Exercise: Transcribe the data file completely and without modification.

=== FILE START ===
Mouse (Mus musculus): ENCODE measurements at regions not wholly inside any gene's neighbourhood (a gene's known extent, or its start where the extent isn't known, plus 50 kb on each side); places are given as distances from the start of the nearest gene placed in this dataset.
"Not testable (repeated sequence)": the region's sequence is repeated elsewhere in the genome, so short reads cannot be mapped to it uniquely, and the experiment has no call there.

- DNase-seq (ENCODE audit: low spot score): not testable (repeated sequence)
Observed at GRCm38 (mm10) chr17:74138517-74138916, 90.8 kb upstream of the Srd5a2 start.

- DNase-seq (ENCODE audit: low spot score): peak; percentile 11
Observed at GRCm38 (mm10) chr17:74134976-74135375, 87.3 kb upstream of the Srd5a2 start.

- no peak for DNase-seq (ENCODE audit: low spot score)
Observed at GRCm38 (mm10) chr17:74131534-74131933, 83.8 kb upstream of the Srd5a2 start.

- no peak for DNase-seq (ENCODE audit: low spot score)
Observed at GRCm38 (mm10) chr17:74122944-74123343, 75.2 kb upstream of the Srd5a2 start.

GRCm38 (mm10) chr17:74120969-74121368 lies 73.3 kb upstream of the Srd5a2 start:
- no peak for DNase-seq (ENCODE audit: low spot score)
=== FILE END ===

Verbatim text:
Mouse (Mus musculus): ENCODE measurements at regions not wholly inside any gene's neighbourhood (a gene's known extent, or its start where the extent isn't known, plus 50 kb on each side); places are given as distances from the start of the nearest gene placed in this dataset.
"Not testable (repeated sequence)": the region's sequence is repeated elsewhere in the genome, so short reads cannot be mapped to it uniquely, and the experiment has no call there.

- DNase-seq (ENCODE audit: low spot score): not testable (repeated sequence)
Observed at GRCm38 (mm10) chr17:74138517-74138916, 90.8 kb upstream of the Srd5a2 start.

- DNase-seq (ENCODE audit: low spot score): peak; percentile 11
Observed at GRCm38 (mm10) chr17:74134976-74135375, 87.3 kb upstream of the Srd5a2 start.

- no peak for DNase-seq (ENCODE audit: low spot score)
Observed at GRCm38 (mm10) chr17:74131534-74131933, 83.8 kb upstream of the Srd5a2 start.

- no peak for DNase-seq (ENCODE audit: low spot score)
Observed at GRCm38 (mm10) chr17:74122944-74123343, 75.2 kb upstream of the Srd5a2 start.

GRCm38 (mm10) chr17:74120969-74121368 lies 73.3 kb upstream of the Srd5a2 start:
- no peak for DNase-seq (ENCODE audit: low spot score)